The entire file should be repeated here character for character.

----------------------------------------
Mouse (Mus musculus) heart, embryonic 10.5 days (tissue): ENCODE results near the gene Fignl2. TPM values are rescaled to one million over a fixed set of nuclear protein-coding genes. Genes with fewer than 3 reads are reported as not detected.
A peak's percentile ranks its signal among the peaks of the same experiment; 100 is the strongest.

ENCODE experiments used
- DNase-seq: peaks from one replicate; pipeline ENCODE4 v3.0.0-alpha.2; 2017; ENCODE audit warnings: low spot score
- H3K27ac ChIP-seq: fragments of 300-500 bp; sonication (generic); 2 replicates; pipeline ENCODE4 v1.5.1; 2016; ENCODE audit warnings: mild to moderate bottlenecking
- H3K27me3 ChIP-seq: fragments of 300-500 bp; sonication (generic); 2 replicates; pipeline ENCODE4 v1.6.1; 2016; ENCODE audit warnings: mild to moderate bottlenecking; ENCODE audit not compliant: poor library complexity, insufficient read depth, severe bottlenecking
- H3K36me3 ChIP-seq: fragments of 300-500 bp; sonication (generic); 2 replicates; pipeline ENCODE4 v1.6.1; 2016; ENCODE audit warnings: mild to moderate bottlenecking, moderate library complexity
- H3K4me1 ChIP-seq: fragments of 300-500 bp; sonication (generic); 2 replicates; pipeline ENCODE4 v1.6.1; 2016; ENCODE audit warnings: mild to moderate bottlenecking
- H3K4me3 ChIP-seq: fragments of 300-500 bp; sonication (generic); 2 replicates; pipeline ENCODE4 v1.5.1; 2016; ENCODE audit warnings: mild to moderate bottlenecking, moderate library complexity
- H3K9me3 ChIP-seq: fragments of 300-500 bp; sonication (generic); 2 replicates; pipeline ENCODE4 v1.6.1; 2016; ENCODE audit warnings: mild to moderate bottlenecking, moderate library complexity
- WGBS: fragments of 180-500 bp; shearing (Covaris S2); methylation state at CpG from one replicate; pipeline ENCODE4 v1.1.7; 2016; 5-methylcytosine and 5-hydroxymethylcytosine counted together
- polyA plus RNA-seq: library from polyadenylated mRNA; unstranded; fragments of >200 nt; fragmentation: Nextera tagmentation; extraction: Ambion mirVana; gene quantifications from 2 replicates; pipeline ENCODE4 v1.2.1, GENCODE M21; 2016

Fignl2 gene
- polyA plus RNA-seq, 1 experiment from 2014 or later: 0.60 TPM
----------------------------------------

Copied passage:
Mouse (Mus musculus) heart, embryonic 10.5 days (tissue): ENCODE results near the gene Fignl2. TPM values are rescaled to one million over a fixed set of nuclear protein-coding genes. Genes with fewer than 3 reads are reported as not detected.
A peak's percentile ranks its signal among the peaks of the same experiment; 100 is the strongest.

ENCODE experiments used
- DNase-seq: peaks from one replicate; pipeline ENCODE4 v3.0.0-alpha.2; 2017; ENCODE audit warnings: low spot score
- H3K27ac ChIP-seq: fragments of 300-500 bp; sonication (generic); 2 replicates; pipeline ENCODE4 v1.5.1; 2016; ENCODE audit warnings: mild to moderate bottlenecking
- H3K27me3 ChIP-seq: fragments of 300-500 bp; sonication (generic); 2 replicates; pipeline ENCODE4 v1.6.1; 2016; ENCODE audit warnings: mild to moderate bottlenecking; ENCODE audit not compliant: poor library complexity, insufficient read depth, severe bottlenecking
- H3K36me3 ChIP-seq: fragments of 300-500 bp; sonication (generic); 2 replicates; pipeline ENCODE4 v1.6.1; 2016; ENCODE audit warnings: mild to moderate bottlenecking, moderate library complexity
- H3K4me1 ChIP-seq: fragments of 300-500 bp; sonication (generic); 2 replicates; pipeline ENCODE4 v1.6.1; 2016; ENCODE audit warnings: mild to moderate bottlenecking
- H3K4me3 ChIP-seq: fragments of 300-500 bp; sonication (generic); 2 replicates; pipeline ENCODE4 v1.5.1; 2016; ENCODE audit warnings: mild to moderate bottlenecking, moderate library complexity
- H3K9me3 ChIP-seq: fragments of 300-500 bp; sonication (generic); 2 replicates; pipeline ENCODE4 v1.6.1; 2016; ENCODE audit warnings: mild to moderate bottlenecking, moderate library complexity
- WGBS: fragments of 180-500 bp; shearing (Covaris S2); methylation state at CpG from one replicate; pipeline ENCODE4 v1.1.7; 2016; 5-methylcytosine and 5-hydroxymethylcytosine counted together
- polyA plus RNA-seq: library from polyadenylated mRNA; unstranded; fragments of >200 nt; fragmentation: Nextera tagmentation; extraction: Ambion mirVana; gene quantifications from 2 replicates; pipeline ENCODE4 v1.2.1, GENCODE M21; 2016

Fignl2 gene
- polyA plus RNA-seq, 1 experiment from 2014 or later: 0.60 TPM